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What is the gig economy?
The IRS defines the gig economy as “activity where people earn income providing on-demand work, services or goods,” often through an app or website. This area of the job market consists of temporary, contract and freelance jobs.
The term “gig economy” gets thrown around most often in reference to jobs like driving for a rideshare company, making deliveries or walking dogs. But the gig economy spans virtually every industry and represents a large part of the workforce. A 2020 survey commissioned by Upwork found that 59 million Americans had freelanced within the previous 12 months.
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What is gig work?
Gig work varies widely, so it isn’t always easy to pinpoint. Common examples include renting out a room on a short-term rental site, selling clothes online, driving for a rideshare company and making deliveries for Amazon Flex or another service. It also includes jobs like freelance writing, tutoring, design, caregiving and many more. If you are looking to work from home, gig work may be just the ticket, particularly if you already have hobbies that make money.
A “gig” (sometimes called a “side hustle”) is generally a short-term task, project or job that a person takes up to make extra cash. But many do gig work long term or as a main source of income. Some gig workers get paid per task or assignment. Others earn an hourly rate.
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What is a gig worker?
A gig worker is someone who works within the gig economy as an independent contractor or freelancer. Gig workers are typically classified as self-employed, rather than employees, for tax purposes. For this reason, they don’t receive regular employee benefits such as health insurance, retirement plans or paid time off.
What to know about working in the gig economy
Working in the gig economy can come with flexible hours, quick cash or the ability to set your own pay, depending on the job. However, it can also mean irregular income, a lack of benefits, and complicated taxes. If you’re considering gig work, keep a few things in mind:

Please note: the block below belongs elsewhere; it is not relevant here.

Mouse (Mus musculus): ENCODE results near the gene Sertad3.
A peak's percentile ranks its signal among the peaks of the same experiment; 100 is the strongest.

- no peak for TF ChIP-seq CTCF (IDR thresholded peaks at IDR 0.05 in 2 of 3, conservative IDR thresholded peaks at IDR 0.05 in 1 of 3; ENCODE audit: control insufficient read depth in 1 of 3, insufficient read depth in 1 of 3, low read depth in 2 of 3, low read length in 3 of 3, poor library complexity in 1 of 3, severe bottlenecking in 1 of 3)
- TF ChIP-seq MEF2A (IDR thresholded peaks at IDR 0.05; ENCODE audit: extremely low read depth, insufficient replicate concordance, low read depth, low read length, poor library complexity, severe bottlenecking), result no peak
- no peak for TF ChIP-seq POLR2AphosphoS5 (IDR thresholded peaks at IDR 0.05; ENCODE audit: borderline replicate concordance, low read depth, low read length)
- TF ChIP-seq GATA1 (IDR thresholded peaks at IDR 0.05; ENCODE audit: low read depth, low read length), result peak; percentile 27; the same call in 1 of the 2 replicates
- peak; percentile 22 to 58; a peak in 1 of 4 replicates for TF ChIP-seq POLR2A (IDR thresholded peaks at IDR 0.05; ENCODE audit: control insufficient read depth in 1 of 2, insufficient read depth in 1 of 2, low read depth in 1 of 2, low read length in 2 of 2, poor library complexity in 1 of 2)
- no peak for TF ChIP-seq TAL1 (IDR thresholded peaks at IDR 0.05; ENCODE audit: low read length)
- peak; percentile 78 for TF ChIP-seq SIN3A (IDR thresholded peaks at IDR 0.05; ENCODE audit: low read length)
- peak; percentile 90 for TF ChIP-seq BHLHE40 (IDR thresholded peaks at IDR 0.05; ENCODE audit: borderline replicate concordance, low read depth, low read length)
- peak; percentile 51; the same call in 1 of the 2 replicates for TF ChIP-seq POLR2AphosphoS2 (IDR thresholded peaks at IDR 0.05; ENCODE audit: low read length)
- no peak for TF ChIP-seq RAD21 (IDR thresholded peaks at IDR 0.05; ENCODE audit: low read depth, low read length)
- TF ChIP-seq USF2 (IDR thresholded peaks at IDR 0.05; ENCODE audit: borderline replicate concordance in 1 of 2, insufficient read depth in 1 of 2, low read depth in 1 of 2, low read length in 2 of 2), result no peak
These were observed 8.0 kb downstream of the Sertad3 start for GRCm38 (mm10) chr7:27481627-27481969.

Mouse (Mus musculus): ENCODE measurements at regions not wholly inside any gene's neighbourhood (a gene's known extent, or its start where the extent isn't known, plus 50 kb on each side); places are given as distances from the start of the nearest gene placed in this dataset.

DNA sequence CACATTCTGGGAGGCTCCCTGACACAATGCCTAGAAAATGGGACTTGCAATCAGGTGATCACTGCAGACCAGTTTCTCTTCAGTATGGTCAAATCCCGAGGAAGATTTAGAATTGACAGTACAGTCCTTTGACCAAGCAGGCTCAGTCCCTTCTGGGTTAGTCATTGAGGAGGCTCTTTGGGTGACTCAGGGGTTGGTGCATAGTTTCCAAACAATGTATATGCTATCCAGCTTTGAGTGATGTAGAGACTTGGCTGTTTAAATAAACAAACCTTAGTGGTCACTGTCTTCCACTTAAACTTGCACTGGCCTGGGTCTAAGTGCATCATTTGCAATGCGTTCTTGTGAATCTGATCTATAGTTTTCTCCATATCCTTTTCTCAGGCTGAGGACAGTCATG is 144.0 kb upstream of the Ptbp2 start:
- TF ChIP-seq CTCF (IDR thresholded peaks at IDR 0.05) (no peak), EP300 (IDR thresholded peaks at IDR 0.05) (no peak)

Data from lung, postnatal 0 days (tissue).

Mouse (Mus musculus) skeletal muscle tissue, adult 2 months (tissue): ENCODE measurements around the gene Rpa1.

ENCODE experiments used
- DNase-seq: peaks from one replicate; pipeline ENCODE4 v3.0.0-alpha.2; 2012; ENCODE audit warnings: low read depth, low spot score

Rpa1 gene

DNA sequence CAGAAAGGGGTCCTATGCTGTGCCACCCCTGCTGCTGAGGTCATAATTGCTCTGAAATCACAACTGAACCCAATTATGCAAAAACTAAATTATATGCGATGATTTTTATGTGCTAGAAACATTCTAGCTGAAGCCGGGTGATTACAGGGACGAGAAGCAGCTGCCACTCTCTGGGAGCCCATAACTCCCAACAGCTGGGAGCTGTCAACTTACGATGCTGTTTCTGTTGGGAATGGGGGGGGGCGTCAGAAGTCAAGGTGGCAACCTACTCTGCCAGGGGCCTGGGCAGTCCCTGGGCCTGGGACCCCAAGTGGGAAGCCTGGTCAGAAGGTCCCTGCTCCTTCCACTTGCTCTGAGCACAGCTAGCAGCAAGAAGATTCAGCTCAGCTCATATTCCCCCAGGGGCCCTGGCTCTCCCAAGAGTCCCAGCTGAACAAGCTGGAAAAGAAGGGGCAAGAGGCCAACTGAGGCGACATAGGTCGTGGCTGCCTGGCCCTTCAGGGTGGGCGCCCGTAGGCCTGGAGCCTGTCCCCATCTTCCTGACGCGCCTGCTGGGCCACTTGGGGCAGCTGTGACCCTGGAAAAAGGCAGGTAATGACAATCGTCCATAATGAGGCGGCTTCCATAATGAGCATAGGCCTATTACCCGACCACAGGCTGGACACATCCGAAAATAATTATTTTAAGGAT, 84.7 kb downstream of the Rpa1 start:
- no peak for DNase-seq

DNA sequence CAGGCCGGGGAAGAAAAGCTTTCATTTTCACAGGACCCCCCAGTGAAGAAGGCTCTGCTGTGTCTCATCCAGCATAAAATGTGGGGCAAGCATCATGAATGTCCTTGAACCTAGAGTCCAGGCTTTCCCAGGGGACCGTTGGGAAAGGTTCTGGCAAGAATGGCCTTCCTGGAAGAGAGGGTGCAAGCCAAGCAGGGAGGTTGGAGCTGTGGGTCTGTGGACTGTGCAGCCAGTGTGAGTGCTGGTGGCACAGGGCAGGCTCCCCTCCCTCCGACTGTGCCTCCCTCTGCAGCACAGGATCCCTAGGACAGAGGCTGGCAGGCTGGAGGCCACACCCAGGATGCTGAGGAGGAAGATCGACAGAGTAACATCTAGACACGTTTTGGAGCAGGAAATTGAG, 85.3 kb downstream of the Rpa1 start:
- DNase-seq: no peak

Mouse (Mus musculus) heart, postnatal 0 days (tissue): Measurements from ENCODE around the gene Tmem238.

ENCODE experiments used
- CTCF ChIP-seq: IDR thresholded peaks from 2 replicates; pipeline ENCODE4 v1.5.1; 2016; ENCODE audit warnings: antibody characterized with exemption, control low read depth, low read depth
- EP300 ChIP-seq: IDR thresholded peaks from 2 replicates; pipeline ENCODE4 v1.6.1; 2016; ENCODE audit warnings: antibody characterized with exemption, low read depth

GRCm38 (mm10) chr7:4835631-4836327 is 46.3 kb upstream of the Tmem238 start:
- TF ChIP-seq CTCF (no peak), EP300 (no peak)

Research the pay
Rates can vary by location, experience and demand. Plus, the platform you get gig work through may take a cut of your earnings. It’s also a good idea to find out how often you get paid, so you’ll know when to expect each paycheck. Check the company’s website, reviews and Better Business Bureau page for details.
Be aware of potential costs
Some gigs require you to pay for certain expenses related to the job. For example, you may be on the hook for insurance, gas and car maintenance if you transport goods or people.
Budget for taxes
Traditionally, employees automatically get payroll taxes withheld by their employers. Most gig workers, on the other hand, are responsible for doing the math themselves. Build self-employment tax into your budget so you don’t face a surprise bill when it’s time to file.
Watch for scams
Gig work is high in demand — and scammers know this. Be on the lookout for red flags. If you’re asked to pay money upfront, or a position promises to pay more than your skills and experience warrant, it’s probably a scam. Learn more about how to spot a bogus job.
If you’re interested in starting a remote gig, you can learn about more tips and opportunities in our work from home guide.